Headliner Mark O’Connor may have left them wanting a little more at Saturday night’s PSO Pops! concert. But it was strictly a question of quantity rather than quality.

The award-winning fiddler-violinist played like a true master, in duet with his wife, Maggie O’Connor, also a fine violinist, and alone in front of the Portland Symphony Orchestra.

O’Connor appeared only during the second half of the roughly 90-minute program. His emphasis was on playing likely to elicit wows and shouts of appreciation from audience members. It succeeded in doing that on more than one occasion.

His “Strings and Threads Suite” placed the two fiddlers before a strings-only assemblage of PSO members for a medley of fiddle tunes, stretching from back-porch rambles through blues and jazz variations. The O’Connors traded solos, at times exchanging playful looks suggestive of a sense of competition as to who could outdo the other in unleashing torrents of notes while also demonstrating astonishing technique.

Later, Mark O’Connor returned to the stage before the full orchestra for his “Fiddle Concerto,” a piece in the tradition of an American, folk-based orchestral music that encompasses forms originating on both sides of the Atlantic.

The work contained a couple of finely wrought moments of emotive romanticism but was most notable for the violinist’s partially improvised solo cadenzas. These remarkable demonstrations of technique were tied together by O’Connor’s obvious goal of putting a personal stamp on the performance. The crowd and some orchestra members chuckled as he employed extended percussive techniques on the body of his instrument to supplement his feverish bowing.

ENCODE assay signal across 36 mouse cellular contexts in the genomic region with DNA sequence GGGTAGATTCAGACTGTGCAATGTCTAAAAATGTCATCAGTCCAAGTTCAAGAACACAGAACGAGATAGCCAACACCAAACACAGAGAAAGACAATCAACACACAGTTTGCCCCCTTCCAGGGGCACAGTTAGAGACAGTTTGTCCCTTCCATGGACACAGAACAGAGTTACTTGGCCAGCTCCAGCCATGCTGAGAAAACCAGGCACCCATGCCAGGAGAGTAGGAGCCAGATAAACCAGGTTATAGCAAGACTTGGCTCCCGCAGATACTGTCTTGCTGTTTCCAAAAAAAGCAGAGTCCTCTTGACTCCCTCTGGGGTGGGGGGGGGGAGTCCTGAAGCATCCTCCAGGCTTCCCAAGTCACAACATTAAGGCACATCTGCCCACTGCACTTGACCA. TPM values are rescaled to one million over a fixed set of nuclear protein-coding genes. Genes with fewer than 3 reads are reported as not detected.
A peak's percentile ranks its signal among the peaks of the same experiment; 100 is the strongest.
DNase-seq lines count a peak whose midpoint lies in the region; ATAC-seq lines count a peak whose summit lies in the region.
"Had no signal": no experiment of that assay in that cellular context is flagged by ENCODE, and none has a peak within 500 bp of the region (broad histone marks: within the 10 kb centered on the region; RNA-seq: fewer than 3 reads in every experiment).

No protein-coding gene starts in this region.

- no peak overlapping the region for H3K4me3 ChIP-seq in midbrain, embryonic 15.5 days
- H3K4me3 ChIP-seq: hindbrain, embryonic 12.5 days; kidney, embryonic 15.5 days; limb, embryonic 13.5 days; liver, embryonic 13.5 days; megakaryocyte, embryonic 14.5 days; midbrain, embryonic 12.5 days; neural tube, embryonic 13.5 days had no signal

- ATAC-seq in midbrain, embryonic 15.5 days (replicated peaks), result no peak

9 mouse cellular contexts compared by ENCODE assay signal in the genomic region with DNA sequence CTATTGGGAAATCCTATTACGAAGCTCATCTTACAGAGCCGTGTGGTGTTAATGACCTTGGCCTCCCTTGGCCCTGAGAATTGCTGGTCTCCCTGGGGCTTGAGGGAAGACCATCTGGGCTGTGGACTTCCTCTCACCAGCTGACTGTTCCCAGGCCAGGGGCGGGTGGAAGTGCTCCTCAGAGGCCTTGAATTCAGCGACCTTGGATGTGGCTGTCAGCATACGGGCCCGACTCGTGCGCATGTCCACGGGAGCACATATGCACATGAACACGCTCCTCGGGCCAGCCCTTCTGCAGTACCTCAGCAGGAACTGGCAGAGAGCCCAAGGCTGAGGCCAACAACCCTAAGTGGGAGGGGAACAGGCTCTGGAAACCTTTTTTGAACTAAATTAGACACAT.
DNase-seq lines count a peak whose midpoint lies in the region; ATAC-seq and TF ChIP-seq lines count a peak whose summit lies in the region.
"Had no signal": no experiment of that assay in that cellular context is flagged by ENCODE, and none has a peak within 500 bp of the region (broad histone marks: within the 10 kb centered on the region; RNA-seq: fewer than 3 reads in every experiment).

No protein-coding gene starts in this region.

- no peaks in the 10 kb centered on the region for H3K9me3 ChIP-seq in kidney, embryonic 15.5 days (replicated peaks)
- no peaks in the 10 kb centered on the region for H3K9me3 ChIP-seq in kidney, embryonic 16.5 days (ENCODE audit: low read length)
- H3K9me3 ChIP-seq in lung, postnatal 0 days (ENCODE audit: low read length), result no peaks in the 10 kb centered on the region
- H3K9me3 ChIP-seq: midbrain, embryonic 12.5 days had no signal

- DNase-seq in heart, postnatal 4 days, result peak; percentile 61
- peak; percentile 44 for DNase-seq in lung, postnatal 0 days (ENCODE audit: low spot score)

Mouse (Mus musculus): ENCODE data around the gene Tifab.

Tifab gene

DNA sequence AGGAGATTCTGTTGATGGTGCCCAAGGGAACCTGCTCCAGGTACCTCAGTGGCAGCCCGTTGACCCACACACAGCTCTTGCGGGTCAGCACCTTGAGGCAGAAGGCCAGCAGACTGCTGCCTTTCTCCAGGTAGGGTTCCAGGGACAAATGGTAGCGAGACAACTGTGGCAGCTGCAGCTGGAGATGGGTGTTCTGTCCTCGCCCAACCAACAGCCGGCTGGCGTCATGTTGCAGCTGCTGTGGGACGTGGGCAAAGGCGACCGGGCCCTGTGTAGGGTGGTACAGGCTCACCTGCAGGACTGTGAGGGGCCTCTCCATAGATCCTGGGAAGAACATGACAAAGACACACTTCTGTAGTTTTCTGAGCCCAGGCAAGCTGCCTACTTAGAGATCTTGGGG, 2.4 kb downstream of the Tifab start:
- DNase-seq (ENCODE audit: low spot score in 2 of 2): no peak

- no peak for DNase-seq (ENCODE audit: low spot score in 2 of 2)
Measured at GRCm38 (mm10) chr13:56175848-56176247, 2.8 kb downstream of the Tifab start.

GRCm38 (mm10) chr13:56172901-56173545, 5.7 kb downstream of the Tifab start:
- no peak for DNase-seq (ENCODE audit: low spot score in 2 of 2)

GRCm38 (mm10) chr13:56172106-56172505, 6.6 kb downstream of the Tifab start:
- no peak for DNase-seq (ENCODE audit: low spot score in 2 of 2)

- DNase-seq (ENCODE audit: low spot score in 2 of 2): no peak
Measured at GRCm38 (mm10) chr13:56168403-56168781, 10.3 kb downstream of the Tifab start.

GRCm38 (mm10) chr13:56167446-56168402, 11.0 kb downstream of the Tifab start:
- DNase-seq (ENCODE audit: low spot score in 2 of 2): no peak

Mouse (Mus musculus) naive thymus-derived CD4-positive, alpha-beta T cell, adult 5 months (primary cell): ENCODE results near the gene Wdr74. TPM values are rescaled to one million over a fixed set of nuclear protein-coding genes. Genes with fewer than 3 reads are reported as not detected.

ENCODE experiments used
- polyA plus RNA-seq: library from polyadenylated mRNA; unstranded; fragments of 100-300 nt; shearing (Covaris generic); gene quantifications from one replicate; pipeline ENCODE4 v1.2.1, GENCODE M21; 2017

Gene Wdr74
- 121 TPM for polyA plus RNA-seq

Save for a lovely encore of “Amazing Grace,” in duet with Maggie O’Connor, that was all that was heard directly from the star attraction.

Another of his compositions, a deeply resonant “Finale of Americana Symphony ‘Appalachia Waltz’ ” was offered by the orchestra alone.

Among other highlights in the orchestra-only portion of the program were two works by Aaron Copland. The primal call of his “Variations on a Shaker Melody,” also known by the title “Simple Gifts,” was given an appropriately uplifting reading, and “4 Dance Episodes from Rodeo” ably established some roots for the work of O’Connor to follow.

Rodgers and Bennett’s “Oklahoma Selections,” an obvious crowd favorite, gave affable conductor Andrew Crust a chance to reminisce a bit by way of introducing the piece, and Gould’s “American Salute: Johnny Comes Marching Home” suggested an unfinished American journey.

Some might have hoped for a little more playing from O’Connor, and perhaps a word or two as well, but his and the PSO’s contributions nonetheless made for a rich evening of often inspiring music.

Steve Feeney is a freelance writer who lives in Portland.